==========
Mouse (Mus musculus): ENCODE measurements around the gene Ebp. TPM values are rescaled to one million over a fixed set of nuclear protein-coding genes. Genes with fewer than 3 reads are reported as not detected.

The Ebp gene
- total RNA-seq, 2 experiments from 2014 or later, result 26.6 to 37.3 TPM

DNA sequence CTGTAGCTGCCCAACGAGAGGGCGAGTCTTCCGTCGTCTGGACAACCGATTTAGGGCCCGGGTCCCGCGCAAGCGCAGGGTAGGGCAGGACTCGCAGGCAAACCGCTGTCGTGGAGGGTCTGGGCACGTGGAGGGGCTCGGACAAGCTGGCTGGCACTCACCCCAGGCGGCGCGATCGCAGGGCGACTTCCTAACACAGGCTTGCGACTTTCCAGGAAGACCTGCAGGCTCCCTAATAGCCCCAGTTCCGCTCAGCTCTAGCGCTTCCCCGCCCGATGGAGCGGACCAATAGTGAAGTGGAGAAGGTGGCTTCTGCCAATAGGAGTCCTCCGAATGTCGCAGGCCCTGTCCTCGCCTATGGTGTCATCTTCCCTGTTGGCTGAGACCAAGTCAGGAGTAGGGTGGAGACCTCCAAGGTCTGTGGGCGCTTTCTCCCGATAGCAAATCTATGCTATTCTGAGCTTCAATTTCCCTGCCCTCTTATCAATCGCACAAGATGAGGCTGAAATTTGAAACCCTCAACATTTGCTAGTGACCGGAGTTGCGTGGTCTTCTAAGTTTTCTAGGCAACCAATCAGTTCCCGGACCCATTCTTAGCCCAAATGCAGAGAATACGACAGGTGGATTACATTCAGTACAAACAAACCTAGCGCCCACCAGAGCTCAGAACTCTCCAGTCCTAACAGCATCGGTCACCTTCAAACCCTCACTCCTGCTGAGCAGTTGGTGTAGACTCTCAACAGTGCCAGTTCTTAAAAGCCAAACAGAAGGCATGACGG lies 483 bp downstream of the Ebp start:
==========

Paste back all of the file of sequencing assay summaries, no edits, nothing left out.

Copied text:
Mouse (Mus musculus): ENCODE measurements around the gene Ebp. TPM values are rescaled to one million over a fixed set of nuclear protein-coding genes. Genes with fewer than 3 reads are reported as not detected.

The Ebp gene
- total RNA-seq, 2 experiments from 2014 or later, result 26.6 to 37.3 TPM

DNA sequence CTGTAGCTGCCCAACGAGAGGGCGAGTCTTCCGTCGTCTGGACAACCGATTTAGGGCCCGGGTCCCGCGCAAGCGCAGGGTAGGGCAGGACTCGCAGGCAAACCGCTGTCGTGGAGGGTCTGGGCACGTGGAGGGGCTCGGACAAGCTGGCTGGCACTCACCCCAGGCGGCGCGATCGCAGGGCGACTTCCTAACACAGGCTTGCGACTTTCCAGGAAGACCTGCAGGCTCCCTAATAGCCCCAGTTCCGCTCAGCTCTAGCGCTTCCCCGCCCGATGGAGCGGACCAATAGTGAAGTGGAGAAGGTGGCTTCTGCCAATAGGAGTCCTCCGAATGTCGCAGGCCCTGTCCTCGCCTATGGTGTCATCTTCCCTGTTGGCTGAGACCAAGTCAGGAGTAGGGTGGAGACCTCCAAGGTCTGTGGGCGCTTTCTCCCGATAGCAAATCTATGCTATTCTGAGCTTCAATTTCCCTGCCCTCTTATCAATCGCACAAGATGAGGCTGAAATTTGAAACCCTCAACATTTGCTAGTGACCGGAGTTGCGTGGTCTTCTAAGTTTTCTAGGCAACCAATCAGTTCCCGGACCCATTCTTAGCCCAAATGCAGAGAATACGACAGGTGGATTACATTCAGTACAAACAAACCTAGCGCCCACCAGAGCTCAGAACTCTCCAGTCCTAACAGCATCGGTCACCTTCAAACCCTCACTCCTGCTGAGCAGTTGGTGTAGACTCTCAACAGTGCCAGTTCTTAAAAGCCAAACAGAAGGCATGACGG lies 483 bp downstream of the Ebp start: